workout class that has my name written all over it; or, my nanny’s car won’t start and the kids need to get to school; or. … I have to remember, it is okay to ask for help. I have to remember there are people in my life that love me.
- Let go of the small things. While I try to find joy in the small moments, I’ve had to let go of some of the small things. No longer is my house clean and dust-free. There are puppets sitting in a glass jar on my counter. Ball caps and kitty-cat purses now hang from my favorite art
pieces from Mexico. There are dust-bunnies lining the fan blades in my bedroom. My beautiful orchids have paper butterflies and ladybugs hanging from their leaves. And the sink is lined with a sticky coat of watermelon flavored (fluoride-filled) toothpaste. I have to remind myself that these things really don’t matter as much as the smiles on my kids faces or the moments filled with joy.
- Simple meals serve a great purpose. When I was growing-up, I remember my parents grilled amazing meats on the grills. They made chicken-and-dumplings (on a work-week night). And even though I was a practicing vegetarian for my late teens, I still appreciated this great undertaking. Meals were well-balanced and were dedicated time with each other. While I still honor the time spent together during meal time, it is often very simple. With my son’s restrictions on food and his journey through trying new foods, our meals are very simple. Last night, we had plain noodles with red sauce. No veggies might I add. This morning, we dumped berries, nut milk and protein powder into a blender, making a quick shake. Meals are no longer big productions because it takes away from the joyful moments I can be spending with my kiddos.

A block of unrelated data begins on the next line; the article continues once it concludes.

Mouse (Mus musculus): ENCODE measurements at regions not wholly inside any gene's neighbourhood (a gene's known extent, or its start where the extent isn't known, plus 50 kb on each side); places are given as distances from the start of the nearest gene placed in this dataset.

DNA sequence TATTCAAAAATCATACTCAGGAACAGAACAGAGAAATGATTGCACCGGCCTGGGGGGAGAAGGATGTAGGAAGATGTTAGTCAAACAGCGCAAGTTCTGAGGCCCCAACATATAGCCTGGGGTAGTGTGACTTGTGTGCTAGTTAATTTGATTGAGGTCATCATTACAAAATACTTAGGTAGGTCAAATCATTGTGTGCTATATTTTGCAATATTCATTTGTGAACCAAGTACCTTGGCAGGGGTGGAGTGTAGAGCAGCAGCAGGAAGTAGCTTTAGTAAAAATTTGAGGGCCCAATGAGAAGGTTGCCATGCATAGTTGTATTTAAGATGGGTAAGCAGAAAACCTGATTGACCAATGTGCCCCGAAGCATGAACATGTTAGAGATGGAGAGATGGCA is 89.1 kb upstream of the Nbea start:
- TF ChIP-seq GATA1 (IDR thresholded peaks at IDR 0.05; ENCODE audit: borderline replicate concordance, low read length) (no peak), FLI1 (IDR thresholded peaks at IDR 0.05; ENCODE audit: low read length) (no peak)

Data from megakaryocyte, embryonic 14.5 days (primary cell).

- Meditate. This morning I sat on my mediation cushion with my son cuddled softly in my lap. We listened to music and focused on a golden ball in our minds. We practiced breathing (blowing out candles and breathing in the roses). We sat (I may have sat longer), but we enjoyed the stillness and found peace in the early morning. Other mornings I find time to myself (by myself). I’ve learned that meditation opens my heart and mind to what the world has to offer. It teaches me gratitude and invites stillness into my life.
These are some of the pieces that I recognize as important to my daily life. While small, when practiced on a consistent basis, they bring great meaning (and a safety-net) to my crazy, joy-filled life.
Loving motherhood is genius. It is so true, I wish I could have written this as a young mother. Thanks Amanda.
How spectacular! I love how each blog has what you learned along with tips for others. It’s tough to accept and share with others but imagine how much you are helping others out there who wonder— why is my son doing that. Black + white is huge and finding flexibility is a must but how. You’re inspirational Amanda, and I love how you got your moms’ heart.